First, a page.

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Your bait casting reel shouldn't backlash unless it's adjusted incorrectly or your casting skills are lacking after 2 years. What causes a blacklash is the reel spool turning faster than the line is coming off it loosens the spooled line. Simply adjusting the spool breaking mechanism should prevent a backlash, too loose will cause a backlash.

The line plays a roll, if the line has a lot of memory it tends to spring off the spool loosening the spooled line. If you use high memory line like FC a line conditioner helps to reduce the memory.

Poorly adjusted reel with dry FC line will backlash easily.

The more breaking you add reducing casting distance. If you want maximum casting distance it takes fine tuning the breaks, using line with low memory and a rod that doesn't over accelerate the spool, a moderate action rod. The faster the action, the more difficult casting long distances becomes. Reducing spool breaking to increase casting distance requires skill and a trained thumb to prevent backlashes.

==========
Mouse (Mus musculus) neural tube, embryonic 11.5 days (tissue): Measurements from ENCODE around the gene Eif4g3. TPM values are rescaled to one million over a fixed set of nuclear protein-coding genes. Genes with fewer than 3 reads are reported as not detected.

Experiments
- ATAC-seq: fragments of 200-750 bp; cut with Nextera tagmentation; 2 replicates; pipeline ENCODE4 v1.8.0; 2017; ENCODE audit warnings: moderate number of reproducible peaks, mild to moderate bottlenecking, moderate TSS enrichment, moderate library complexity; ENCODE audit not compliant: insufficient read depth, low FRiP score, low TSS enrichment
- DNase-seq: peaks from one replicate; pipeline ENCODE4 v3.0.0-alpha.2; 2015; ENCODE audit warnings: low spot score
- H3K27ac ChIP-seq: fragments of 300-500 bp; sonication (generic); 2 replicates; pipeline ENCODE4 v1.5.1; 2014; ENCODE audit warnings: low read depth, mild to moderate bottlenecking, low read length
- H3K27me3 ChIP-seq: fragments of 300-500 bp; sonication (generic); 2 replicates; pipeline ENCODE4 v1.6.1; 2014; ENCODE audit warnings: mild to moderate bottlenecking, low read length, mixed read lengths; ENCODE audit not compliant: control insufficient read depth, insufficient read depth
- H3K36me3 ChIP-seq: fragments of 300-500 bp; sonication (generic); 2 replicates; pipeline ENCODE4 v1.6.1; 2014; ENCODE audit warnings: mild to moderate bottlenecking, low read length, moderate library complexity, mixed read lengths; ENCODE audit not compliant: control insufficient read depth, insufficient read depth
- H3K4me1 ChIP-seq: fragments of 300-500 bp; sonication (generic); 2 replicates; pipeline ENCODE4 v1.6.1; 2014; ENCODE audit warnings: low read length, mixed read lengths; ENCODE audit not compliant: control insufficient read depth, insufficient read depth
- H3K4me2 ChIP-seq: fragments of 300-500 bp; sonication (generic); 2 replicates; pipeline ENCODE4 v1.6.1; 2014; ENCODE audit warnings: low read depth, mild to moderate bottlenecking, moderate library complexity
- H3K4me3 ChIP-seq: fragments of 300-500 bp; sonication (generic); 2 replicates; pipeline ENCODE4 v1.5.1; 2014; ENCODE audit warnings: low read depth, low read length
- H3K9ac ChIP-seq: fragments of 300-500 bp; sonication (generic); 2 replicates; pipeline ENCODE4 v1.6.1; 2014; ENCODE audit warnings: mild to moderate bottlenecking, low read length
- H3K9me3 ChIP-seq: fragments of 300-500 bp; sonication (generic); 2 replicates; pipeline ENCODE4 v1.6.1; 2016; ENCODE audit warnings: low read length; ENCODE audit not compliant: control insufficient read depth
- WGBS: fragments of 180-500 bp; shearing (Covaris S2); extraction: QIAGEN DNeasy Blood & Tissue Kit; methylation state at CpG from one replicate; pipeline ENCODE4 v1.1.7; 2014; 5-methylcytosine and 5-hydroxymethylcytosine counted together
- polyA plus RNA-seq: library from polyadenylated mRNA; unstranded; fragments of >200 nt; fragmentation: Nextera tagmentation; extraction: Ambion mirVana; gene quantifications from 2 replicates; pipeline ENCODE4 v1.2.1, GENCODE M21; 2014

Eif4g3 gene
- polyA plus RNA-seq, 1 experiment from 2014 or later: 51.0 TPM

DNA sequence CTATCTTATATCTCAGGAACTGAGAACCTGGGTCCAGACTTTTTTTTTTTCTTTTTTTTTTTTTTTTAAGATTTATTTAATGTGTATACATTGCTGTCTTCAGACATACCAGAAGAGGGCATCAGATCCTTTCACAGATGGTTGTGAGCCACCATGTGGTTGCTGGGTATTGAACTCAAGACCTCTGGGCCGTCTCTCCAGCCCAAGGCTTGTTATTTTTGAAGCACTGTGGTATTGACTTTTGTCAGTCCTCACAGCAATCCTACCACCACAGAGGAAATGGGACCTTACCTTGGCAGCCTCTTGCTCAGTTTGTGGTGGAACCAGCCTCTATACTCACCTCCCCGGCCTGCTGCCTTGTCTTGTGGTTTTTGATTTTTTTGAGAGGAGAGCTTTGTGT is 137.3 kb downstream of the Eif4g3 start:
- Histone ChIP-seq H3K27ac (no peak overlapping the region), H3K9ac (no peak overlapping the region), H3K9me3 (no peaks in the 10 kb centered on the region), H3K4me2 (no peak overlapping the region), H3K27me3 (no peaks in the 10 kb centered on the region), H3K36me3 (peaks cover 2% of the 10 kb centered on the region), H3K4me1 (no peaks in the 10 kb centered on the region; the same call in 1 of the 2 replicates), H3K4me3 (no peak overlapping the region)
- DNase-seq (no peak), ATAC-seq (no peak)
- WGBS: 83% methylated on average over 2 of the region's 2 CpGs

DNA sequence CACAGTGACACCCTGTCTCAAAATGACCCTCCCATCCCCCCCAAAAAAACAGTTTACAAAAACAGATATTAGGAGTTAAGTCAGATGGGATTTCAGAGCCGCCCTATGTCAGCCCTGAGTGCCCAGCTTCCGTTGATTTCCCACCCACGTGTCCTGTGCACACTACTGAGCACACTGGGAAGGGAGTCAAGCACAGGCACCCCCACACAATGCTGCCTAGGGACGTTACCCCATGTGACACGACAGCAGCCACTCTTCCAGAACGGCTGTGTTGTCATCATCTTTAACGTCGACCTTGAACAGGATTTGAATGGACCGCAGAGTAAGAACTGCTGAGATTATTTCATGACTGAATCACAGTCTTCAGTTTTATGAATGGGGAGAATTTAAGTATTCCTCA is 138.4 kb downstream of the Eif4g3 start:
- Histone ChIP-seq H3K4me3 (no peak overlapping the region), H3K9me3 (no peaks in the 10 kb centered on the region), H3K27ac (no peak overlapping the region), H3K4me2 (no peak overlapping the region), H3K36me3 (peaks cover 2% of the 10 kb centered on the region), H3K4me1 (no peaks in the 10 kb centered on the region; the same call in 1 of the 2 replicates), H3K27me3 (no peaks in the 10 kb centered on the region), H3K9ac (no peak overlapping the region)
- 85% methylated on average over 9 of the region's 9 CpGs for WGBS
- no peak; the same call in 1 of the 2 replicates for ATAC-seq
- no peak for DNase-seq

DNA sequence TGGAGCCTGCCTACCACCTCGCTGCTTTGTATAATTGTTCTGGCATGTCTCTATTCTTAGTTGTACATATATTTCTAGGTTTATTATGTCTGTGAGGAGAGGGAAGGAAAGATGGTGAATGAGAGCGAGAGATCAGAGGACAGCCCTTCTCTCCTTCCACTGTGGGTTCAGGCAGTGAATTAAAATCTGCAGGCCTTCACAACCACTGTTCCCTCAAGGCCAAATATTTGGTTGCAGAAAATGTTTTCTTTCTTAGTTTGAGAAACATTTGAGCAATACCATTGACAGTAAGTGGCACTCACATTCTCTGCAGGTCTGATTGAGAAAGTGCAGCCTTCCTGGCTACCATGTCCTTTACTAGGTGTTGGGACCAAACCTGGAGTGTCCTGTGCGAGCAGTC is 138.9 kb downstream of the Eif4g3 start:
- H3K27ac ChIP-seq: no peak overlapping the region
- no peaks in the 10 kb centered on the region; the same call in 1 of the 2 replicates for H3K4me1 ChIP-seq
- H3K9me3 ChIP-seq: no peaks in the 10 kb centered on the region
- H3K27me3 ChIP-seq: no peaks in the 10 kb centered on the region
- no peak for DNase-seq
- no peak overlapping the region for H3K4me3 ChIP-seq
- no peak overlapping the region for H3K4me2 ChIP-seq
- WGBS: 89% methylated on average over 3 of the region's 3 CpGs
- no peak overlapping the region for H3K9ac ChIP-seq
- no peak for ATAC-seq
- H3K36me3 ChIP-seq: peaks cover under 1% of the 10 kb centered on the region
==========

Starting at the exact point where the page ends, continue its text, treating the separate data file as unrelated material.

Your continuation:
The isn't any panacea's, braid is very low memory however tends to kite in the wind because it's light weight compared to both mono or FC. Monofilament nylon line is also low memory and casts very good, you best choice to manage backlashes. Smaller diameter line has less memory than larger diameters, another consideration when selecting line.

Tom

 

Tom's nailed all of your line & casting problems - well said!

20# power Pro Super Slick with a fluoro leader as needed = most well rounded setup imo.

 

:smiley:Smokinal has to be right, I use the same set-up!, with some slite differances. I use #30 on all but my pitchin' rig then it's #50 straight to the hook & #65 on frogs. Spinning reels are #20 with a 4' to 8' leader. 8lb. to 12lb. F.C. I put 50 yrds. of braid over about a half spool of mono (15 to 17lb.) and I like Sea-Gar for F.C.

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If you still backlash quite a bit, yo zuri hybrid is a very strong, abrasion resistant line that is inexpensive

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Here's my opinion on choice of line.